Mission Style Decorating

by Giorgina Devereaux





Mission style decorating and furniture (also called Arts and Crafts furniture and decor) is characterized by a style of home design and furnishings that emphasizes natural materials (especially wood) and showcases precise straight lines in squares and rectangles in its design.

The pieces are generally sturdy, with a classic and timeless appeal making it functional and aesthetic.

When creating your Mission style decorating, there are several elements to consider.

The materials of a Mission style decorating interior also emphasize stone, glass, ceramic tiles, and textiles (using wool, cotton, linen fibers, and leather).

For wood, oak was typically used, but natural cherry is now frequently enjoyed.

Oak possesses a golden brown shine, while the cherry is redder in color.

The beauty of these woods is that they both darken naturally with time, giving them a rich color.

Oak is commonly used for flooring, molding, doors, stair rails, and beams in a waxed or oil finish.

However, if wood does not suit your taste for flooring, you may use tile or slate laid in a linear pattern. Handcrafted metal hardware is used for joints, door knobs, cabinet knobs, and is offered in wrought iron, bronze, black, umber, or verdigris in square or rectangular shapes.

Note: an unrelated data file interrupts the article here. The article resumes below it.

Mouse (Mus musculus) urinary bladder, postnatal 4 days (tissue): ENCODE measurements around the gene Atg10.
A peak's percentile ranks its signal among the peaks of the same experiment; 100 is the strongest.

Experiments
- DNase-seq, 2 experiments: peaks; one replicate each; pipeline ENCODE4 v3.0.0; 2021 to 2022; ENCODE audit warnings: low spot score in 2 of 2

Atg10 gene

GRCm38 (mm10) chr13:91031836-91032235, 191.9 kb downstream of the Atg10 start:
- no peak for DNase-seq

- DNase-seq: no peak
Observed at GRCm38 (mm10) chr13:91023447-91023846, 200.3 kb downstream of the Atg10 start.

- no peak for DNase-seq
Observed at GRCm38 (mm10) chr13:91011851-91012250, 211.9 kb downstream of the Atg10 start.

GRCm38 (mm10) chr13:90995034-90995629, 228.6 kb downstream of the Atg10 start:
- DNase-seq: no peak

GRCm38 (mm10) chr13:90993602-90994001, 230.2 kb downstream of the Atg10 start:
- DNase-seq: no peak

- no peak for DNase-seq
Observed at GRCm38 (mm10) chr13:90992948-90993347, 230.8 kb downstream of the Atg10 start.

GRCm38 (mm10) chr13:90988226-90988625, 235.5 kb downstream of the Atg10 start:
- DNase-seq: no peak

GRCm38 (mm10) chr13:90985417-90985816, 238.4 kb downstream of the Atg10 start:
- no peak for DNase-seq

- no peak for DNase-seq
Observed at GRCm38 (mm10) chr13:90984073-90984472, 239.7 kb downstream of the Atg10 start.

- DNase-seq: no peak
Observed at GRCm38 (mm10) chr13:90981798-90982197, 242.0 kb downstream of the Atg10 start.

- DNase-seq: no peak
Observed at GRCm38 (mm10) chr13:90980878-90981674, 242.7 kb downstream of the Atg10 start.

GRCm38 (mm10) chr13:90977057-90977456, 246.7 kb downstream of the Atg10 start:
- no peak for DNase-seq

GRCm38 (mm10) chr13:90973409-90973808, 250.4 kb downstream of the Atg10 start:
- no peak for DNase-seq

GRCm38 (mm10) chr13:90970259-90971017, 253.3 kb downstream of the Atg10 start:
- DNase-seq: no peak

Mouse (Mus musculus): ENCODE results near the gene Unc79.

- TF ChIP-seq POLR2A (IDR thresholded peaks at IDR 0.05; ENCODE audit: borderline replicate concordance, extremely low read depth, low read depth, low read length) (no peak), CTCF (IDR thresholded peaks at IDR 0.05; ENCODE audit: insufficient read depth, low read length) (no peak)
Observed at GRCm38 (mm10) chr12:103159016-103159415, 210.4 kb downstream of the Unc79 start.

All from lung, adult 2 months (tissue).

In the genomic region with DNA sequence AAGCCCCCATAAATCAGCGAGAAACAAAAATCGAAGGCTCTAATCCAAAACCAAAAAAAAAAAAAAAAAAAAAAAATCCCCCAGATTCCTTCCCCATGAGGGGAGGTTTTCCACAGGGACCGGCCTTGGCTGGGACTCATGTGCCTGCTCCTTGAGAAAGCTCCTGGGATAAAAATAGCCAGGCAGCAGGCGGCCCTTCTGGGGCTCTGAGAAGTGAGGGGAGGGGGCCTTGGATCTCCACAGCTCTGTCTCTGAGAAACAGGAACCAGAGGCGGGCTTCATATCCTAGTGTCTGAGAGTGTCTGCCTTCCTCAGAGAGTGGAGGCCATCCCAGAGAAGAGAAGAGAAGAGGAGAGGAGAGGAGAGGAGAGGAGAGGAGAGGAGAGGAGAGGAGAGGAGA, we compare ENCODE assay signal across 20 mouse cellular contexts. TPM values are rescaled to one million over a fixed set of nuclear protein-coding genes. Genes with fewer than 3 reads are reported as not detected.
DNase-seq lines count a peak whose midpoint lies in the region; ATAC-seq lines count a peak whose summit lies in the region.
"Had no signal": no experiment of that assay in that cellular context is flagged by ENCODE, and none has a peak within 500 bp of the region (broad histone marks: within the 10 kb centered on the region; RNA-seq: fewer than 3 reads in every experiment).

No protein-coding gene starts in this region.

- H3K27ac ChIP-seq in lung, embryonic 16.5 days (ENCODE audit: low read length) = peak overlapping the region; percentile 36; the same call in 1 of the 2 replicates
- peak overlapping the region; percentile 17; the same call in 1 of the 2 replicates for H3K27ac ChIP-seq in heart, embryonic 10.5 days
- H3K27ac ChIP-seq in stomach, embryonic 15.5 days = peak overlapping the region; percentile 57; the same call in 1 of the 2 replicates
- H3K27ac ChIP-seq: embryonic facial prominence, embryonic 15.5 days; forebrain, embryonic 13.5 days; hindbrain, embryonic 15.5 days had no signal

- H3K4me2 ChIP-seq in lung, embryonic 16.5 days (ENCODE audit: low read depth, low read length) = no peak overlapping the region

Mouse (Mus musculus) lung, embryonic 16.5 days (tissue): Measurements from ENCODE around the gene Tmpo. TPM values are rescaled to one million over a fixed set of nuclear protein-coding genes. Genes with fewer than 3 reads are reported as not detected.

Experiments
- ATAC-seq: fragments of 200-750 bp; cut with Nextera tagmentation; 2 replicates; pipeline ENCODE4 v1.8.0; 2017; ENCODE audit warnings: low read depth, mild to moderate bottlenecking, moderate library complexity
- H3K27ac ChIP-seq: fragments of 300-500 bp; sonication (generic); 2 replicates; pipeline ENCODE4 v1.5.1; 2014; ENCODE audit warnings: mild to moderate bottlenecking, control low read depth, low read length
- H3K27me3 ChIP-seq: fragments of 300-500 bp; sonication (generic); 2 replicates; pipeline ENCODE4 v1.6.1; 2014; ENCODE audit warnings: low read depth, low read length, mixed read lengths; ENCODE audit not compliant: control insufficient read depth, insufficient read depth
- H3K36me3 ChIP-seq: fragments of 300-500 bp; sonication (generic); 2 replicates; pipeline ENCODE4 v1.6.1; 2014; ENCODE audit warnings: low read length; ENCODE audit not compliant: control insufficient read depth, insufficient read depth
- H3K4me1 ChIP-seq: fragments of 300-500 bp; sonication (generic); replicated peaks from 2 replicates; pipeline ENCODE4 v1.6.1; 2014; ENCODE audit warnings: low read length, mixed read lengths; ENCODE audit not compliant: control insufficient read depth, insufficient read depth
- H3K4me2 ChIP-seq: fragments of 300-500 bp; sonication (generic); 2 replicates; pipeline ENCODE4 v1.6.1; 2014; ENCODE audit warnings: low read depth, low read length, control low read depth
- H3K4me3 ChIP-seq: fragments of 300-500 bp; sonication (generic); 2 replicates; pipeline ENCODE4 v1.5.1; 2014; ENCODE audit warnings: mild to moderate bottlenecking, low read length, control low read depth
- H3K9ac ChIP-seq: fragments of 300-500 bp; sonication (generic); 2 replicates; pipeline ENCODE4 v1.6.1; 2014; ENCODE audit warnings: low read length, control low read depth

If you prefer a more subdued look, you can opt for a soft brushed pewter or nickel finish.

Mission style furniture is made of wood, and sometimes, it contains wrought iron or ceramic tile accents. The furniture shapes are squares, rectangles and octagons.

Coffee tables and end tables are typically made of wood and have glass inserts in which the stained glass is placed. Generally, there are spindles or columns of wood built into these pieces and are another trademark of this style of decorating.

mission-style-decorating-verona-six-piece-dining-room-furniture

Also, tables generally have at least one drawer and shelving for storage.

Sofas and chairs have a wood back, bare wood arms, and cushions. Mission style furniture often offers sofas or chairs that have a deep wood shelf surround, which acts as the arm and a table.

This is a characteristic of the Frank Lloyd Wright design and gives the illusion of a built-in piece.

Leather is often used, as well as fabrics in cotton, linen, or wool materials. Busy patterns are scarcely used.

The walls are either covered using a textured paint or plastered. Paint color schemes consist of burnt yellows, chocolate browns, deep reds, oranges, and sage and moss greens.

However, all of the walls will not be painted in one color. For instance, there may be one side of the wall that is painted chocolate brown and another wall adjacent to it that is a burnt yellow. The variation in color is the hallmark of Mission style decorating.

The goal is to create a home that has a harmonious feel and works within its environment.

For fireplaces, consider wood or stone mantels that have a stone, ceramic, or even brick surround. The wood of choice for the mantel is usually oak, in a golden stain, and is either waxed or rubbed.